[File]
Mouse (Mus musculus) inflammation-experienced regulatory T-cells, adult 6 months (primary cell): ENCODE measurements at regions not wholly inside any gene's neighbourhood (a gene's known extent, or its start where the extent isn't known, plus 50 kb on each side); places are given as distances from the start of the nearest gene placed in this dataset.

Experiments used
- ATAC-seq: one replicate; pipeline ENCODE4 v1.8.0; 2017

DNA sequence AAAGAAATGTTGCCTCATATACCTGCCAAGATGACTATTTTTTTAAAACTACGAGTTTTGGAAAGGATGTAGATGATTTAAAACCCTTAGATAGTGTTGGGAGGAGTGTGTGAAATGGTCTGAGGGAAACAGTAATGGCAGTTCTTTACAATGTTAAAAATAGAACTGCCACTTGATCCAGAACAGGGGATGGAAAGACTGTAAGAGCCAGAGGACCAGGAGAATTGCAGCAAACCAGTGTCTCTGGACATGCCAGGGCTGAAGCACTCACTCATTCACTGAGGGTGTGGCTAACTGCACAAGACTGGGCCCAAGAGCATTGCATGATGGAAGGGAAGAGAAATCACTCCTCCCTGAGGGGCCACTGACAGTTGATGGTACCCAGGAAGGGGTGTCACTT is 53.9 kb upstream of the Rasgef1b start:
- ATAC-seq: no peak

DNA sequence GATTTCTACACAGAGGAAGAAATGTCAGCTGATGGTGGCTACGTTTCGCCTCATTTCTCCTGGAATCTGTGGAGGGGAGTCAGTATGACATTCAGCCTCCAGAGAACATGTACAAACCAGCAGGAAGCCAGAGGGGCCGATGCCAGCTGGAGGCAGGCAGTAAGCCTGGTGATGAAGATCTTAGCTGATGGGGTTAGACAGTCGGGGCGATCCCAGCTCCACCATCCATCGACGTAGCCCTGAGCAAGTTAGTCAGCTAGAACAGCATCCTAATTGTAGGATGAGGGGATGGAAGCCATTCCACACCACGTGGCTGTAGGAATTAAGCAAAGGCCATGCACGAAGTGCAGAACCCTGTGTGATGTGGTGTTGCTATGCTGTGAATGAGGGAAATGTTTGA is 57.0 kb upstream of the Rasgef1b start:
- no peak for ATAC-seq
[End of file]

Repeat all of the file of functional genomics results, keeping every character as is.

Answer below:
Mouse (Mus musculus) inflammation-experienced regulatory T-cells, adult 6 months (primary cell): ENCODE measurements at regions not wholly inside any gene's neighbourhood (a gene's known extent, or its start where the extent isn't known, plus 50 kb on each side); places are given as distances from the start of the nearest gene placed in this dataset.

Experiments used
- ATAC-seq: one replicate; pipeline ENCODE4 v1.8.0; 2017

DNA sequence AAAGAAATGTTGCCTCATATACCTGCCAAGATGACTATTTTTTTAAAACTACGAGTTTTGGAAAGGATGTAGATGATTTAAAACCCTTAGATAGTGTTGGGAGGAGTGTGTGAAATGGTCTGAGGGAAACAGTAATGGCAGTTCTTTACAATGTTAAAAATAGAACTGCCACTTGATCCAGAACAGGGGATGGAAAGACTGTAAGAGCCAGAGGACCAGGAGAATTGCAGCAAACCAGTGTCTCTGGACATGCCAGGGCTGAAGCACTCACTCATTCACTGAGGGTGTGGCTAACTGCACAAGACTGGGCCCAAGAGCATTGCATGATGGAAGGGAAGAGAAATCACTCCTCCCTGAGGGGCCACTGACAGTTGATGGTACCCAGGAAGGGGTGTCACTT is 53.9 kb upstream of the Rasgef1b start:
- ATAC-seq: no peak

DNA sequence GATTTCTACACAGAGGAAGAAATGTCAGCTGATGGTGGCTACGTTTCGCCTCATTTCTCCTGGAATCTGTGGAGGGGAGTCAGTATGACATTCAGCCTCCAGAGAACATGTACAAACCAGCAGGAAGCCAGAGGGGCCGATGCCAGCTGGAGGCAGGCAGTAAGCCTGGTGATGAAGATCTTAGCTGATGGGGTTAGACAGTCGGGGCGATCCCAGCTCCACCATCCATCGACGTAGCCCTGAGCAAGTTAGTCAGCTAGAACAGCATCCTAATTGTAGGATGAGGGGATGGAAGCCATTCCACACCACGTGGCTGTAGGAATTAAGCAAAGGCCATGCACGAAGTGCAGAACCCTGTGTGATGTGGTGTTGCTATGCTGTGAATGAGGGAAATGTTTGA is 57.0 kb upstream of the Rasgef1b start:
- no peak for ATAC-seq